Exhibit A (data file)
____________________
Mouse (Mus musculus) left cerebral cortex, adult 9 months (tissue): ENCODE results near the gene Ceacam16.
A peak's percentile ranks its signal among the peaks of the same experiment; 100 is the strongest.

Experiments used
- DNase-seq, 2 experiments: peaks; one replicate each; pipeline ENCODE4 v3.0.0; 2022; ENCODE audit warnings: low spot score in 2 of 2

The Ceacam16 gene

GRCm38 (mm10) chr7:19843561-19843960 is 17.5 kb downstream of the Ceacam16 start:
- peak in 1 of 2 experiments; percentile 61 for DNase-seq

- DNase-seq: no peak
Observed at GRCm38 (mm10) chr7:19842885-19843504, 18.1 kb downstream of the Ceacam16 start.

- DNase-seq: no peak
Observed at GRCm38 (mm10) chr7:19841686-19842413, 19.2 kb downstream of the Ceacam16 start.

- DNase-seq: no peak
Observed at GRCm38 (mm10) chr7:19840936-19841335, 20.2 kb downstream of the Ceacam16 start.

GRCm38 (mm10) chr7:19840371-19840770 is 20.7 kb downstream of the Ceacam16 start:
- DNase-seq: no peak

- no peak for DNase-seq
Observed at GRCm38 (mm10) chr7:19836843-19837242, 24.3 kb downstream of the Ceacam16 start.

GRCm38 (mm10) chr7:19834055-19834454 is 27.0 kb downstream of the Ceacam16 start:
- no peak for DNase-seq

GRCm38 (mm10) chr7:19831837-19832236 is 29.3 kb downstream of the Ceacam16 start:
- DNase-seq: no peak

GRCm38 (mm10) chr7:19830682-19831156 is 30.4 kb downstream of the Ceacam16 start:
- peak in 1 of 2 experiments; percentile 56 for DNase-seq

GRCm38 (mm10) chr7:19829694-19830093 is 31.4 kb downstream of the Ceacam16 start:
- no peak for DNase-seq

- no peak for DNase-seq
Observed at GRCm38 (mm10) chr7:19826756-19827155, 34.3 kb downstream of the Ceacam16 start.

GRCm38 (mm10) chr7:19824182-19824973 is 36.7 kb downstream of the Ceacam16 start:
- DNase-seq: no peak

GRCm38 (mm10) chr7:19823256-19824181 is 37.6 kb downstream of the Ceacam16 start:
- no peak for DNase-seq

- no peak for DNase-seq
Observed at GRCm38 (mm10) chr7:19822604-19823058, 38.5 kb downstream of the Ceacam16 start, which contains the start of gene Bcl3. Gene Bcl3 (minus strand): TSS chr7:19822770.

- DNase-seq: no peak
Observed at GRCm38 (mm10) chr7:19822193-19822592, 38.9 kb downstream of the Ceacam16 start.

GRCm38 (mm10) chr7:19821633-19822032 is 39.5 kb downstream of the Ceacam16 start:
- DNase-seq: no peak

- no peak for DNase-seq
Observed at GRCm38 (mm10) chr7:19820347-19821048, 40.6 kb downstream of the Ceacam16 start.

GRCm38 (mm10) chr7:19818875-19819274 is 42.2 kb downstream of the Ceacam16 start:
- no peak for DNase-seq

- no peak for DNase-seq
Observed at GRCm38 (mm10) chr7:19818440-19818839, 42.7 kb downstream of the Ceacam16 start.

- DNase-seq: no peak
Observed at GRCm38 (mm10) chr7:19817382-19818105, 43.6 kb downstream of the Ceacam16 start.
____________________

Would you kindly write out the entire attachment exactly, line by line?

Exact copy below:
Mouse (Mus musculus) left cerebral cortex, adult 9 months (tissue): ENCODE results near the gene Ceacam16.
A peak's percentile ranks its signal among the peaks of the same experiment; 100 is the strongest.

Experiments used
- DNase-seq, 2 experiments: peaks; one replicate each; pipeline ENCODE4 v3.0.0; 2022; ENCODE audit warnings: low spot score in 2 of 2

The Ceacam16 gene

GRCm38 (mm10) chr7:19843561-19843960 is 17.5 kb downstream of the Ceacam16 start:
- peak in 1 of 2 experiments; percentile 61 for DNase-seq

- DNase-seq: no peak
Observed at GRCm38 (mm10) chr7:19842885-19843504, 18.1 kb downstream of the Ceacam16 start.

- DNase-seq: no peak
Observed at GRCm38 (mm10) chr7:19841686-19842413, 19.2 kb downstream of the Ceacam16 start.

- DNase-seq: no peak
Observed at GRCm38 (mm10) chr7:19840936-19841335, 20.2 kb downstream of the Ceacam16 start.

GRCm38 (mm10) chr7:19840371-19840770 is 20.7 kb downstream of the Ceacam16 start:
- DNase-seq: no peak

- no peak for DNase-seq
Observed at GRCm38 (mm10) chr7:19836843-19837242, 24.3 kb downstream of the Ceacam16 start.

GRCm38 (mm10) chr7:19834055-19834454 is 27.0 kb downstream of the Ceacam16 start:
- no peak for DNase-seq

GRCm38 (mm10) chr7:19831837-19832236 is 29.3 kb downstream of the Ceacam16 start:
- DNase-seq: no peak

GRCm38 (mm10) chr7:19830682-19831156 is 30.4 kb downstream of the Ceacam16 start:
- peak in 1 of 2 experiments; percentile 56 for DNase-seq

GRCm38 (mm10) chr7:19829694-19830093 is 31.4 kb downstream of the Ceacam16 start:
- no peak for DNase-seq

- no peak for DNase-seq
Observed at GRCm38 (mm10) chr7:19826756-19827155, 34.3 kb downstream of the Ceacam16 start.

GRCm38 (mm10) chr7:19824182-19824973 is 36.7 kb downstream of the Ceacam16 start:
- DNase-seq: no peak

GRCm38 (mm10) chr7:19823256-19824181 is 37.6 kb downstream of the Ceacam16 start:
- no peak for DNase-seq

- no peak for DNase-seq
Observed at GRCm38 (mm10) chr7:19822604-19823058, 38.5 kb downstream of the Ceacam16 start, which contains the start of gene Bcl3. Gene Bcl3 (minus strand): TSS chr7:19822770.

- DNase-seq: no peak
Observed at GRCm38 (mm10) chr7:19822193-19822592, 38.9 kb downstream of the Ceacam16 start.

GRCm38 (mm10) chr7:19821633-19822032 is 39.5 kb downstream of the Ceacam16 start:
- DNase-seq: no peak

- no peak for DNase-seq
Observed at GRCm38 (mm10) chr7:19820347-19821048, 40.6 kb downstream of the Ceacam16 start.

GRCm38 (mm10) chr7:19818875-19819274 is 42.2 kb downstream of the Ceacam16 start:
- no peak for DNase-seq

- no peak for DNase-seq
Observed at GRCm38 (mm10) chr7:19818440-19818839, 42.7 kb downstream of the Ceacam16 start.

- DNase-seq: no peak
Observed at GRCm38 (mm10) chr7:19817382-19818105, 43.6 kb downstream of the Ceacam16 start.